Cardboard Chair Project
Teacher: Kathy Rosenmann
Grade: 6, 7, and 8th grade
Subject areas: Engineering, Math, Art
No glue. No tape. Just cardboard, knives and genius.
Community workshop students designed full scale chairs that could hold the weight of an adult. No adhesives of any kind were allowed- students relied on their knowledge of the engineering design process, geometry and support structures to build their chairs.
At the outset of the project, students were introduced to the mountains of cardboard that had accumulated after the school supplies were unpacked in August. A discussion of resources and waste ensued! We then generated concepts by researching ergonomic chair designs. Students sketched ideas, defended their designs in collaborative teams, and then decided on a final design. After dimensioning multi-view sketches, they built prototypes from cereal boxes and tested their designs. Finally, students spent weeks constructing and testing their chairs before presenting the final product. Students worked tirelessly and should be congratulated- the end results were spectacular!
Essential question: How can we reduce waste by reusing cardboard?
- Research and understand the impacts of resource use and misuse
- Design and build an aesthetically pleasing and original chair built entirely of cardboard using no glue or adhesives of any kind
- Chair must be at least 17” off the ground
- Chair must have a backrest (aka- no benches or stools)
- Chair must successfully hold the weight of an adult – approx 120lbs.
August-September: Step 1: Introduction
- Understand the Design Process
- Understand project deliverables and grading for the entire project
September : Step 2: Aesthetics and Marketability
What makes a chair visually attractive? What makes a chair desirable and novel?
September: Step 3: Ergonomics
Why is a chair comfortable?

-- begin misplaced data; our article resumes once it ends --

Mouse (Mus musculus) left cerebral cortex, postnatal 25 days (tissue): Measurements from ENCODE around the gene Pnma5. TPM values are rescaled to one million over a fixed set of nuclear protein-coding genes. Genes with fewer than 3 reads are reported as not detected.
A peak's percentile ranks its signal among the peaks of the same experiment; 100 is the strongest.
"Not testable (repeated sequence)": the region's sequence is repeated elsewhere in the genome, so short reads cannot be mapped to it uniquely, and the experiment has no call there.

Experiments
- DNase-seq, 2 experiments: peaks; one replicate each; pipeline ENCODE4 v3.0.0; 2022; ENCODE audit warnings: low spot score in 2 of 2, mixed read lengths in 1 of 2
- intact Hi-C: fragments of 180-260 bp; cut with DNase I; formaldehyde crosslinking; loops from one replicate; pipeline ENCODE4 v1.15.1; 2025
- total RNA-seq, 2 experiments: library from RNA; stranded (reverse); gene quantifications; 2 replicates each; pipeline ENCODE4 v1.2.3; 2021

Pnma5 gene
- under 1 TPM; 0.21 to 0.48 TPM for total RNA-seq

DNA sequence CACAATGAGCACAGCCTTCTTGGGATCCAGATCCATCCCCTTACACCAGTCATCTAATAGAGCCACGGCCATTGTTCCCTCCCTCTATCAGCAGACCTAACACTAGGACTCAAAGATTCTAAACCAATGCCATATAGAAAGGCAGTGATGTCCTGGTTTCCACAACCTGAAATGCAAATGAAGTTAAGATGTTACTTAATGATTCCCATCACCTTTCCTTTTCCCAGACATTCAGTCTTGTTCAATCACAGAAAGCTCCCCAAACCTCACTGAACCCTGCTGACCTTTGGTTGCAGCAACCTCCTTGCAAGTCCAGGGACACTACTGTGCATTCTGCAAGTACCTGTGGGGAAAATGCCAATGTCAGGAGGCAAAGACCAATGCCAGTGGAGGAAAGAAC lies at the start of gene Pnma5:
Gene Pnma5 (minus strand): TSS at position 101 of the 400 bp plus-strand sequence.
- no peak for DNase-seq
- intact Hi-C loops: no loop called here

September: Step 4: Construction Techniques
How to create joints and structural systems from cardboard (without glue)
September: Step 5: Rapid Prototypes
Quickly brainstorm ideas
September: Step 5: Scale Models
Objectives: Revise and finalize design. Construct a 3-D model from chipboard that is proportionally accurate.
October: Step 6: Patterns
Objectives: Translate a design from a 3-D model to 2-D. Create a pattern for the final chair
October – December Step 9: Final Construction
Objectives: Build the final chair from cardboard obeying all safety procedures. Develop craftsmanship, scoring, cutting and assembly techniques. Problem solve when “issues” occur.
STUDENT WORK SAMPLES
Natasha, Ilan, Dimitri, Noah
Cardboard Chair Project
It is estimated that over one hundred trees are being cut down per minute, totaling to 15 billion trees a year. Many of these trees are being used to produce new cardboard every year. In fact, over 90% of all shipped goods are packaged in cardboard – everything from TVs to french fries. So much cardboard is being used every day! So what happens to all this cardboard? Much of it is recycled, but recycling takes a lot of energy and resources. A more sustainable solution is to reuse or repurpose the cardboard. The cardboard chair project tasked us with reusing the hundreds of pounds of cardboard that would have been sent to the recycling center. Another objective of the project was to apply the engineering design process to research, design, and build a comfortable, ergonomic chair.
After carefully considering the criteria and constraints for the project, we began to generate ideas. We looked up design ideas to inspire us before making our individual sketches. Then we got together to discuss and show each other our sketches to decide on the final design. We ended up taking some good ideas from each of the sketches, some more than others. We did not use a formal design matrix, but we did spend a lot of time deciding on our design. Our design has a top piece that goes into the bottom piece, which allowed us to divide and conquer throughout the building process. Noah and Dimitri worked on the bottom piece while Ilan and Natasha worked on the top piece. The bottom piece was like the seat, while the top piece was the back support. Near the end of the project, we added armrests.
Finally, our project does meet the requirements of the cardboard project. Our project is a cardboard armrest chair!